Trump: Trudeau's criticism will cost Canada 'a lot of money'

U.S. President Donald Trump answers questions about the summit with North Korea leader Kim Jong Un during a press conference at the Capella resort on Sentosa Island Tuesday, June 12, 2018 in Singapore. (AP Photo/Evan Vucci)

President Donald Trump says that Canadian Prime Minister Justin Trudeau "learned" from the mistake of criticizing him and that it's going to cost Canada "a lot of money."

SINGAPORE — President Donald Trump said Canadian Prime Minister Justin Trudeau "learned" from the mistake of criticizing him and it's going to cost Canada "a lot of money."

Trump adviser Peter Navarro, meanwhile, said Tuesday he made a mistake when he said "there's a special place in hell" for Trudeau.

At a news conference Tuesday after his summit with North Korean leader Kim Jong Un, Trump recounted his recent tough exchanges with Trudeau. He said the Canadian leader must not have realized that Trump had televisions on Air Force One, allowing him to monitor Trudeau's news conference at the end of the G-7 summit.

"That's going to cost a lot of money for the people of Canada. He learned," Trump said wagging his finger. "You can't do that. You can't do that."

The president said he was annoyed by Trudeau's comments about not letting Canada get pushed around.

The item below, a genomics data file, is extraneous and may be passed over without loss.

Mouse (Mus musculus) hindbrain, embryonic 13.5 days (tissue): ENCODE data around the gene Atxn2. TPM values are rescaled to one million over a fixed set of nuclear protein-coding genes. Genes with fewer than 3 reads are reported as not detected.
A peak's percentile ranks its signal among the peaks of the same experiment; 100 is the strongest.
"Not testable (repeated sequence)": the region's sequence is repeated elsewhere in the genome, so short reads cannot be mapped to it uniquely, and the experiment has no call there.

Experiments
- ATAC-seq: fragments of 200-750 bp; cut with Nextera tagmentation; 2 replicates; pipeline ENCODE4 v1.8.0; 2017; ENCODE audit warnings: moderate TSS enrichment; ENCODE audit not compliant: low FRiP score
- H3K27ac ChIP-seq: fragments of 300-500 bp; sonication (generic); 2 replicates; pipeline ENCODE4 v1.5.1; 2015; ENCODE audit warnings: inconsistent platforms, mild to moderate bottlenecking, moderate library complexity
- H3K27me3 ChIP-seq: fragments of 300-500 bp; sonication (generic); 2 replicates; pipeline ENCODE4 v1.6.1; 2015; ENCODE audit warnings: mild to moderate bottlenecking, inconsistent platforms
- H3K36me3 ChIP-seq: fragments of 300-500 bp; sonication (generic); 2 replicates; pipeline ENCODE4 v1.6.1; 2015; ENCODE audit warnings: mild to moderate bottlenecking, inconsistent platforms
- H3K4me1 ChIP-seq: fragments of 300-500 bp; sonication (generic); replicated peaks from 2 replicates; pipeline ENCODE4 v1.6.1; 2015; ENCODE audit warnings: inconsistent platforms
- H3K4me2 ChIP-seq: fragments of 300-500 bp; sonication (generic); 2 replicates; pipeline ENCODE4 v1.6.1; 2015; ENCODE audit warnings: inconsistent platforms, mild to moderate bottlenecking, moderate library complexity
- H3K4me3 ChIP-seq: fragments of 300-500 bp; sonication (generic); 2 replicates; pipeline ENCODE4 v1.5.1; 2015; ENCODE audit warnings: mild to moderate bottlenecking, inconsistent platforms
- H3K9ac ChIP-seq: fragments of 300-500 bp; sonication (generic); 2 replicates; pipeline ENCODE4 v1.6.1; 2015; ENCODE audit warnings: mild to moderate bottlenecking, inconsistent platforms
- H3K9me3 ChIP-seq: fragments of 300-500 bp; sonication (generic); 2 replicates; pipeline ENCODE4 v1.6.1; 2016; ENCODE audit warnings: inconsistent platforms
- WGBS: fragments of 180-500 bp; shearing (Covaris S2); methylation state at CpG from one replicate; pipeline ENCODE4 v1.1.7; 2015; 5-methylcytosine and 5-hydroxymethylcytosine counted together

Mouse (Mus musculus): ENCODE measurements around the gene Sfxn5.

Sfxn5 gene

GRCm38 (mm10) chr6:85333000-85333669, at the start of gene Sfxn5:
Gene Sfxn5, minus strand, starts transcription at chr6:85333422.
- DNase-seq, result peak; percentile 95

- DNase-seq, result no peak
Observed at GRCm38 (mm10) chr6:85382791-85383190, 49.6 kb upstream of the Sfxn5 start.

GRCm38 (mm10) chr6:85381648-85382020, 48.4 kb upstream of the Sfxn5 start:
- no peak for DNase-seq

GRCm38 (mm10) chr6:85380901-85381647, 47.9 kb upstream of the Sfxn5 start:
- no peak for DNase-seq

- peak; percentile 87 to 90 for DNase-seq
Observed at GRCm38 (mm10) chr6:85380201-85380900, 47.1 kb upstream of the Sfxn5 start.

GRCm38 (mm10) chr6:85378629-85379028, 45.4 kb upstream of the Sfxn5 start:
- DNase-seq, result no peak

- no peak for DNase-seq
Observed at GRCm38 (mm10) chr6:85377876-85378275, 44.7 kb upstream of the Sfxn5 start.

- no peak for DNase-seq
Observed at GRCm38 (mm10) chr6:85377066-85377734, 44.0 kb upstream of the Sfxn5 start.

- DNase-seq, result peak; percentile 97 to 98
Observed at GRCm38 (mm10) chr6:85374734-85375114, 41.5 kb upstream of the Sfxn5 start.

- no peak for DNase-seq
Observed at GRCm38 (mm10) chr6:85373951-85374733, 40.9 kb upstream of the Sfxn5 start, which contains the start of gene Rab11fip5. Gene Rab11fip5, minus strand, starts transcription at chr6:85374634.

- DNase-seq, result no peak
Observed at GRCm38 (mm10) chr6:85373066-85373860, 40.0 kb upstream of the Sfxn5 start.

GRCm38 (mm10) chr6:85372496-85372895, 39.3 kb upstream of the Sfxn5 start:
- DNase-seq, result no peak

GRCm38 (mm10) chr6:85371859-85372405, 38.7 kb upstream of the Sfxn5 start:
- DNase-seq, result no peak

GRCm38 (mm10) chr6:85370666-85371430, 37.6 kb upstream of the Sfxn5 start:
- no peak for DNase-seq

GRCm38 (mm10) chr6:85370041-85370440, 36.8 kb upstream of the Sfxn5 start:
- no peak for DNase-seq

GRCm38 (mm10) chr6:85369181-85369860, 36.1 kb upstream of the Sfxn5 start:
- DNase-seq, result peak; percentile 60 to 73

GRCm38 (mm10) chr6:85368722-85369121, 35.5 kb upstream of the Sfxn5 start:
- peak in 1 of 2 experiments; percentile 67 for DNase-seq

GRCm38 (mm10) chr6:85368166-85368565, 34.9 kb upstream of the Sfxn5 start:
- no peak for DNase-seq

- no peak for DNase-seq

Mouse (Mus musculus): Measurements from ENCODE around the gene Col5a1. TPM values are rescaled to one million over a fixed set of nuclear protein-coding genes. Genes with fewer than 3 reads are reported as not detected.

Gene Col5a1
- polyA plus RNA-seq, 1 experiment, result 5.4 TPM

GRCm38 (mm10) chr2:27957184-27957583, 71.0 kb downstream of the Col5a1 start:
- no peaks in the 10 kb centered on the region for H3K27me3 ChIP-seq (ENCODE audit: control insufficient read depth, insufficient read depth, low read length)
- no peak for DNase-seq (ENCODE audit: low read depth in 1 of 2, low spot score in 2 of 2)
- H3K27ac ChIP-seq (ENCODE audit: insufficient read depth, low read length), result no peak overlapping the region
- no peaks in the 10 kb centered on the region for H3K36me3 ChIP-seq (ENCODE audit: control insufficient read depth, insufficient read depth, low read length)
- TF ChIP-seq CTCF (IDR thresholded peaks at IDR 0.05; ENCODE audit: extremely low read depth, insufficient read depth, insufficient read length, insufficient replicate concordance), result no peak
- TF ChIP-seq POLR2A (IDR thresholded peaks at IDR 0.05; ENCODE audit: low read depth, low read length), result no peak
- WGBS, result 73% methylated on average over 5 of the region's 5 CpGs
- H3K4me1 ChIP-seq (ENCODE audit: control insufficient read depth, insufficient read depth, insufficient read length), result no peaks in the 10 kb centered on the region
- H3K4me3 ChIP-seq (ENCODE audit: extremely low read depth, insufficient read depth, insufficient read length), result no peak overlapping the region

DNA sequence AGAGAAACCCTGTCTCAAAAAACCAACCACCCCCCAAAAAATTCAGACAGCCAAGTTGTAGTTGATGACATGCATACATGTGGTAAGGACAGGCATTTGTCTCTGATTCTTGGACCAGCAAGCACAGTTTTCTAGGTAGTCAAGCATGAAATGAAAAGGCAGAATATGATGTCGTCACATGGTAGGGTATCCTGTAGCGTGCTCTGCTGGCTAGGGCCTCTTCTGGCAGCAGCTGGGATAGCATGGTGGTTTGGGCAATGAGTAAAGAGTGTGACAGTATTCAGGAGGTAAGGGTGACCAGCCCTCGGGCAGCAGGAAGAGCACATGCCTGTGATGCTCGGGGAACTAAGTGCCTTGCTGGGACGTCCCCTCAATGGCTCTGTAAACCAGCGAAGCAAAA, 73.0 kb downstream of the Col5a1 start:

"He's giving a news conference about how he will not be pushed around by the United States. And I say, push him around? We just shook hands. It was very friendly," Trump said.

Trump called Trudeau "dishonest" and "weak" in tweets following the summit on Saturday.

Trump advisers also took up the attack in appearances on Sunday's news shows, leveling more withering and unprecedented criticism against Trudeau, branding him a back-stabber unworthy of Trump's time. "There's a special place in hell for any foreign leader that engages in bad faith diplomacy with President Donald J. Trump and then tries to stab him in the back on the way out the door," Navarro said on "Fox News Sunday."

Navarro seemed to apologize for the remarks on Tuesday.

"Let me correct a mistake I made," Navarro said at a Wall Street Journal conference Tuesday, according to video provided by the newspaper's CFO Network. "In conveying that message I used language that was inappropriate."

When asked about Trump's remarks in Parliament on Tuesday, Trudeau said he supports Trump's efforts on North Korea and looks forward to the details of that agreement.

"On his comments, I'm going to stay focused on defending jobs for Canadians and supporting Canadian interests," Trudeau said before walking away from reporters.

A Trump adviser had suggested Sunday that Trump saw Trudeau as trying to weaken his hand before the meeting with Kim.

The president also discussed in Singapore the viral photo taken of German Chancellor Angela Merkel and others standing before him. Trump said it was snapped as they waited for changes he'd requested to the communique, which he ended up pulling out of.

Trump said it "didn't look friendly" but it was "very friendly."

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Gillies contributed from Toronto.

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